The death took place on May 2 of Maeve Cuggy, The Square, Freshford.
She was predeceased by her husband, Jim, in December 2004 shortly after celebrating their 60th wedding anniversary. Prior to her move back to the village, Maeve and Jim lived in Clomantagh, where they built a bungalow on her late father’s property. Before that they raised their family at Kilkenny Street, Freshford.
Maeve was the eldest daughter of the late James “Jay” and Sarah Butler. While Jay lived into his 90s, his wife, Sarah, died at a young age. Maevie, as she was then known, helped her father to raise her young siblings. The generosity of spirit she displayed throughout her life began then and was referred to on many occasions during her funeral service.
Maevie continued to care for the youngest members of the Butler family while raising her own young family at Kilkenny Street. Maevie and Jim were part of a generation which believed in the importance of education. While the 1950s and 1960s were difficult times in Ireland, the Cuggys did everything to ensure that their family had the best education possible.
The regard that her immediate family have for Maevie is equalled by the esteem in which she is held by her grandchildren. All have pleasant memories of days and nights spent in Clomantagh. While high academic standards were encouraged by their grandparents, the Cuggy grandchildren will testify that education for life began around the Happy Valley.
People skills, now invaluable in places spanning the globe from Manhattan to Milton Keynes, Dubai to Dublin and Portarlington to Ballyragget, were honed with lessons in all walks of life ranging from milking cows to delivering calves, hunting hares and, of course, walking greyhounds. Sometimes young or old don’t so much walk greyhounds as get dragged along by them. As a run was reached and a fiery, young hound leapt away from its breathless handler, the only sympathy shown by grandad was an admonishment: “You slipped that greyhound a fraction early there!” A compliment was earned in Clomantagh. In later years at family gatherings, Maevie loved the company of her grandchildren and often gravitated towards the youth group which formed in the garage when one or two withdrew for a smoke.
Maevie’s mother Sarah was a member of the Kennedy family of Knocknamuck at whose home the members of the Flying Column, under Ned Aylward of Ahenure and Seán Hogan of Knocklong fame, were billeted the night before the Knocknagress ambush.
In 1919 her father Jay was sentenced to Crumlin Road Gaol, Belfast and Walton Prison, Liverpool for Republican activities. When hostilities broke out after the Treaty, he took the Republican side and was on manoeuvres in the Comeragh Mountains. With such a strong nationalist background, Maeve passed on a similar regard for all things Gaelic to her family and grandchildren. Hence, at clan gatherings, politics, culture, language and games were the topics of conversation after the main item on the agenda, greyhounds, was disposed of.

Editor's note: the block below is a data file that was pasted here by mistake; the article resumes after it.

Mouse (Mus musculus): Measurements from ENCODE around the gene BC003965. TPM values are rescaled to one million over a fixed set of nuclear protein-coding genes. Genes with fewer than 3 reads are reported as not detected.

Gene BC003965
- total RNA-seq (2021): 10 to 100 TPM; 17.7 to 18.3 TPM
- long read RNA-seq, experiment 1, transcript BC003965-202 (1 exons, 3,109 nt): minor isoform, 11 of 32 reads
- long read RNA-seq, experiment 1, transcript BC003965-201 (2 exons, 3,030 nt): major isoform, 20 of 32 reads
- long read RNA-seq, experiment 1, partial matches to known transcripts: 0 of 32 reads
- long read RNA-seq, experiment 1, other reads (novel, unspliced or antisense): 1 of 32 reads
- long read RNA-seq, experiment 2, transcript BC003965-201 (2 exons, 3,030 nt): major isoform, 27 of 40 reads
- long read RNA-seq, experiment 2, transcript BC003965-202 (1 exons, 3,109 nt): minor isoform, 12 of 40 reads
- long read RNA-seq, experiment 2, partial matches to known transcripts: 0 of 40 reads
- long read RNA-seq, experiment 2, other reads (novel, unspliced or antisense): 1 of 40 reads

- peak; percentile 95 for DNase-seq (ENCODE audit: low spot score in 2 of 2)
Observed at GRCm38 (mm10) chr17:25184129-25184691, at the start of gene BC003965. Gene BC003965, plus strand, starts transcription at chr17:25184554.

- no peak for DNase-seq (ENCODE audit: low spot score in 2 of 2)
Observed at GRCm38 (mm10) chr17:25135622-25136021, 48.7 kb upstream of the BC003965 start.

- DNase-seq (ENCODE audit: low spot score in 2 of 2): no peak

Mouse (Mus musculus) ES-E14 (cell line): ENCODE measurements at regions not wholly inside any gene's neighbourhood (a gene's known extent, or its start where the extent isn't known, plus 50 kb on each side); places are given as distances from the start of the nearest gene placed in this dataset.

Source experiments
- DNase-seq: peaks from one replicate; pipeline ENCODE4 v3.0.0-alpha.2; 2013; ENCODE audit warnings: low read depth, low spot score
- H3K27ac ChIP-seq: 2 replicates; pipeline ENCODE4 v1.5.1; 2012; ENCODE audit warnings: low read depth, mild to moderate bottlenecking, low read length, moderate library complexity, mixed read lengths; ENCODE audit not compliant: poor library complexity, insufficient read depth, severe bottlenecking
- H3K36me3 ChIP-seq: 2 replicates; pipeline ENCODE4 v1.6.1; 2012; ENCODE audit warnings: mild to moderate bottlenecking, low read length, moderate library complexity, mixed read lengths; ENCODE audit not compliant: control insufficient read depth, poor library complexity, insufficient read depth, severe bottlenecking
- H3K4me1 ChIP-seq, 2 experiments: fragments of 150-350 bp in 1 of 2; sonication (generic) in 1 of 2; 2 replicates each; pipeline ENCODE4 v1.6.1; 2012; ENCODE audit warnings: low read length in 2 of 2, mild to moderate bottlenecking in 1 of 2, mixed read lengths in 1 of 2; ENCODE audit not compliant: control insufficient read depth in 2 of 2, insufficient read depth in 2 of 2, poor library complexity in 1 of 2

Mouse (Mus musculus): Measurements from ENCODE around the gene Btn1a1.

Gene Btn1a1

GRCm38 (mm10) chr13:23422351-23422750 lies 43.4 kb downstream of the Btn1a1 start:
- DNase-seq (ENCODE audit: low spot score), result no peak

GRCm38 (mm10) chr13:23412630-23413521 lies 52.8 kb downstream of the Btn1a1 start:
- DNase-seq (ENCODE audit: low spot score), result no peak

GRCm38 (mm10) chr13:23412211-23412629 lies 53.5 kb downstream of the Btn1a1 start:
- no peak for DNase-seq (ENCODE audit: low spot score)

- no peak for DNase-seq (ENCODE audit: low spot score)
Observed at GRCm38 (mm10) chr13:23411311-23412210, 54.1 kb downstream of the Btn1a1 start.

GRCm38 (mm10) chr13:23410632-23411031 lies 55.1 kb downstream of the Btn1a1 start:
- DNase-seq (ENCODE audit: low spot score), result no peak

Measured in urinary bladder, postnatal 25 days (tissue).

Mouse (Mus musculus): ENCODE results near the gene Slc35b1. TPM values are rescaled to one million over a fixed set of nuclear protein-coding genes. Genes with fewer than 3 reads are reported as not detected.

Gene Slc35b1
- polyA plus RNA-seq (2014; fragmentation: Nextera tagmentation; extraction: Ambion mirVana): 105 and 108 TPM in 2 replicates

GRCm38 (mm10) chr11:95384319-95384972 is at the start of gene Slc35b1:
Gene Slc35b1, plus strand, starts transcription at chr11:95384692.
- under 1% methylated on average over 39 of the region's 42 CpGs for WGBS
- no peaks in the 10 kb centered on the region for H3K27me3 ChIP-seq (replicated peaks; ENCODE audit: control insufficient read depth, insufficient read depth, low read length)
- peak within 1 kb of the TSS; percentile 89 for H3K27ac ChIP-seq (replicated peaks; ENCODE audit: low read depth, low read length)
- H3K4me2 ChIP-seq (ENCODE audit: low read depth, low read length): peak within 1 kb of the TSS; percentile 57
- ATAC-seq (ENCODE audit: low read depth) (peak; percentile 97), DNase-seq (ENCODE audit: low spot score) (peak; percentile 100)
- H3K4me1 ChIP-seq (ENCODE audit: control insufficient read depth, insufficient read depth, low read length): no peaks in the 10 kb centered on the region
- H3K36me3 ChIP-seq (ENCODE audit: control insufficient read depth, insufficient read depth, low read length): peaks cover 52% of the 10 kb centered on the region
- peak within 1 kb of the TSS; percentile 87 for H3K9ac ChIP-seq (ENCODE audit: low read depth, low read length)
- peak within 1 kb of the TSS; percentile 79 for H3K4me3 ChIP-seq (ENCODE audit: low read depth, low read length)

Maeve and Jim were long-time co-secretaries of Freshford Coursing Club but we can take it that, while Jim may have called club members to arms every September to hunt hares, it was Maeve who pushed the pen to have everything ready for the November meeting. It was fitting that both were honoured some years ago when they retired to the fringes of the club. The highlight of a lifetime devoted to coursing occurred in 1993 when Maeve and Jim bred and trained Carol’s Friend, for owner Declan Delaney, to win the Kitty Butler Stakes at the National Coursing Festival at Powerstown.
When circumstances forced her to move back to the village in 2005, Maeve enjoyed her new surroundings. Near to the shop and church, she attended all the activities which took place during the year in the Community Hall and Prague House or on the Green, known to her great-grandchildren as “Grandma’s Garden.”
Family gatherings meant a lot over the years. The most recent was when she was surprised for her 85th birthday. A few days before, she played the role of “Lady of the Manor” at a clan celebration in Uppercourt. The pleasant memories from those and similar occasions will sustain Mari, Sally, Ned and Thérèse over the coming months.
Sincere sympathy is extended to them and to her highly regarded sons-in-law, Seán, Eddie and Tom and daughter-in-law, Mary; to her grandchildren and great-grandchildren; to her brothers and sisters, relatives and friends. Go raibh leaba aici ar dheis lámh Dé i measc a clann is a cairde atá imithe roimpi.